A couple whose healthy baby was aborted at the National Maternity Hospital have called for a full statutory inquiry into the case.
Solicitor Caoimhe Haughey, who represents the parents, has written to Health Minister Simon Harris and Chief Medical Officer Dr Tony Holohan on their behalf.
In the letter, she indicates a proposed external review might not go far enough and the distressed couple believe a sworn Section 9 inquiry may be warranted "to eliminate risk".
The mother's pregnancy was terminated in March after a chorionic villus sampling (CVS) test showed that her baby had Trisomy 18, known as Edwards syndrome, and would not survive.
But a more advanced test, returned after the termination, disclosed to the distraught parents that the baby had been healthy.
The testing was carried out at the Merrion Fetal Health Clinic and the termination was then performed in the hospital.
In her letter, Ms Haughey refers to the judgment of Judge Charles Meenan in the case of the late Malak Thawley, a pregnant woman who died after a surgical error at the Holles Street hospital.
She said: "Notwithstanding the main finding of the judgment of Mr Justice Meenan, the learned judge stated the object of a Section 9 enquiry is to eliminate risk rather than a learning exercise.
"He went on to state if certain practices in a hospital are reported as presenting a risk to patients, the Minister for Health has a statutory responsibility to inquire into those risks and intervene in the interest of public patient safety and health."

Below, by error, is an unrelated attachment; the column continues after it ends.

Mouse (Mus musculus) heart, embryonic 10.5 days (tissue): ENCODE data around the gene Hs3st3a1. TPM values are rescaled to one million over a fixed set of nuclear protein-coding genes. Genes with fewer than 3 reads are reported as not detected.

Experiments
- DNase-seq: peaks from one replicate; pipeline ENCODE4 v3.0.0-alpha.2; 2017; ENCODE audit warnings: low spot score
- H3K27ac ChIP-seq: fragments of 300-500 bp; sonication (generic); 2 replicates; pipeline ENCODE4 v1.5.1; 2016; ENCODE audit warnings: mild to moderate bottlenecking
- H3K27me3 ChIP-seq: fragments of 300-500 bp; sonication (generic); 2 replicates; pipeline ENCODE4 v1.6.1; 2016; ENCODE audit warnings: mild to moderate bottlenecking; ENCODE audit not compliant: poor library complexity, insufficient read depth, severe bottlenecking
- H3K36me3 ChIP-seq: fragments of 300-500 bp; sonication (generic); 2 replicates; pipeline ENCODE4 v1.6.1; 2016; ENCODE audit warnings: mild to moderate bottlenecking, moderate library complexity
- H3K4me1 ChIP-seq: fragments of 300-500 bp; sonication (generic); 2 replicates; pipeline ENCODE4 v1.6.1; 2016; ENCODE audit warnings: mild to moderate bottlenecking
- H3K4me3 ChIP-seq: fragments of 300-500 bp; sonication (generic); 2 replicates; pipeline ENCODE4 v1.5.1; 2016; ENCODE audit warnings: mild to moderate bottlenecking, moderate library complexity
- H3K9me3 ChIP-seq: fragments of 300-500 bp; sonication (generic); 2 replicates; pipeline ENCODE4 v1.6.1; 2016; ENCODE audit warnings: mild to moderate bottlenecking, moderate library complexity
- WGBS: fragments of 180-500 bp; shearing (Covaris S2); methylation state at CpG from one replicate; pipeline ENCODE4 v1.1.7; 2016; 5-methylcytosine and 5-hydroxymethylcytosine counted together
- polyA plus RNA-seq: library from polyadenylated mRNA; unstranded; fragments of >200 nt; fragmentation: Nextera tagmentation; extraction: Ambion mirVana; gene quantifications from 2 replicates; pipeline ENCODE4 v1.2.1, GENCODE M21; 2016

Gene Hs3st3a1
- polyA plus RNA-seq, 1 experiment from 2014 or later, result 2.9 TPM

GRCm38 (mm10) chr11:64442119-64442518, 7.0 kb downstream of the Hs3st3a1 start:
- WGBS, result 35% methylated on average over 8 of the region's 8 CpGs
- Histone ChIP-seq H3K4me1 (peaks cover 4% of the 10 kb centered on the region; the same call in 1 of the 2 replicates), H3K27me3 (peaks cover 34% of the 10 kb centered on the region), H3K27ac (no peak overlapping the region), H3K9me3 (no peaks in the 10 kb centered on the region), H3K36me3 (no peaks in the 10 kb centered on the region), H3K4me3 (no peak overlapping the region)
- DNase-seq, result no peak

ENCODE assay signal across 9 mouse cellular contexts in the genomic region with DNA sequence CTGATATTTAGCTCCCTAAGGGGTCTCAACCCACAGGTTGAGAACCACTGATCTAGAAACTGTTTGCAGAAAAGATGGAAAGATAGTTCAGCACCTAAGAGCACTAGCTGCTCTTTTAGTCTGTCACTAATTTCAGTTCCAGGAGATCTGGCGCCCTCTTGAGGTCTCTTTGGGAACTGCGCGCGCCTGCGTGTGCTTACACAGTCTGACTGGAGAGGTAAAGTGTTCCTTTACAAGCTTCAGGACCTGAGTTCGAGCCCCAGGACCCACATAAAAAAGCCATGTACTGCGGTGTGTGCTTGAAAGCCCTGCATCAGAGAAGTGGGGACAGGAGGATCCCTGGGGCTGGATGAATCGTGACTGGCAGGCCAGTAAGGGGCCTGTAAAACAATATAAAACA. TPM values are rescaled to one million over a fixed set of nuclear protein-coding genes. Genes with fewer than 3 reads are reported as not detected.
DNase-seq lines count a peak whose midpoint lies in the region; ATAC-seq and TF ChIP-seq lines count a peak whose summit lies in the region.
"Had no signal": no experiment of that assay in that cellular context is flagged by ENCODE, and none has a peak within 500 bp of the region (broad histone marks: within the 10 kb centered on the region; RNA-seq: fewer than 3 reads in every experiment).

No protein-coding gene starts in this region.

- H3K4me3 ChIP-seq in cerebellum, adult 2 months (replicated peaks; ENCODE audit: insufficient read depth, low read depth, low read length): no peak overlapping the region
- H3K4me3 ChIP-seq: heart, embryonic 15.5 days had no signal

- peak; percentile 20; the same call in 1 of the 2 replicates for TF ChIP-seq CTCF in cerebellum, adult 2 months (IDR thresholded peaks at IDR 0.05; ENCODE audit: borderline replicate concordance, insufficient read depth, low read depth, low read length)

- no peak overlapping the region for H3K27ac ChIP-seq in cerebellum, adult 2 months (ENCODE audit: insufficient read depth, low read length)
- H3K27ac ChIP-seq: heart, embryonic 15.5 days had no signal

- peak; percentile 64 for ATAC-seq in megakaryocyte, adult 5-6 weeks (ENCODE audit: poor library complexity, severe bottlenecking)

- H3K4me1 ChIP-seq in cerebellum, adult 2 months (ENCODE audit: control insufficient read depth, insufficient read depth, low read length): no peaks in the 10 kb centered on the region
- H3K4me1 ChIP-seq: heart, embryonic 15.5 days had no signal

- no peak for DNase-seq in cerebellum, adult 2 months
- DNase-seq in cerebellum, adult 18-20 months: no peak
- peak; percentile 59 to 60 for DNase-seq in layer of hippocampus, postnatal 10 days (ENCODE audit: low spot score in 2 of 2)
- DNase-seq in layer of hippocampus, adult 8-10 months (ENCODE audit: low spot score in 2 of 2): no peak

The letter also refers to the Meenan judgment's quotation: "The potential for learning from some patient safety incidents is so great or the consequences so significant that these incidents require a comprehensive response."
Despite their enormous and overwhelming grief, the couple are putting themselves forward to highlight "a serious patient health and safety risk" in the interest of the greater good, the letter states.
They want to ensure that no other parents will endure a similar tragedy, it added.
The National Maternity Hospital wants to proceed with the external review and is hoping the Royal College of Obstetricians and Gynaecologists will be in a position to suggest experts this week.
Terms of reference for the review have yet to be drawn up, and the parents have insisted they want input.
The distressed couple at the centre of the tragic abortion case say the result of a second test, showing the baby they terminated was healthy, was not communicated properly to them when they were asked to a meeting with doctors about the findings.
The heartbroken parents at the centre of a tragic abortion case were given no hope of their unborn baby's chance of survival when they received the diagnosis of a fatal foetal abnormality, it has been claimed.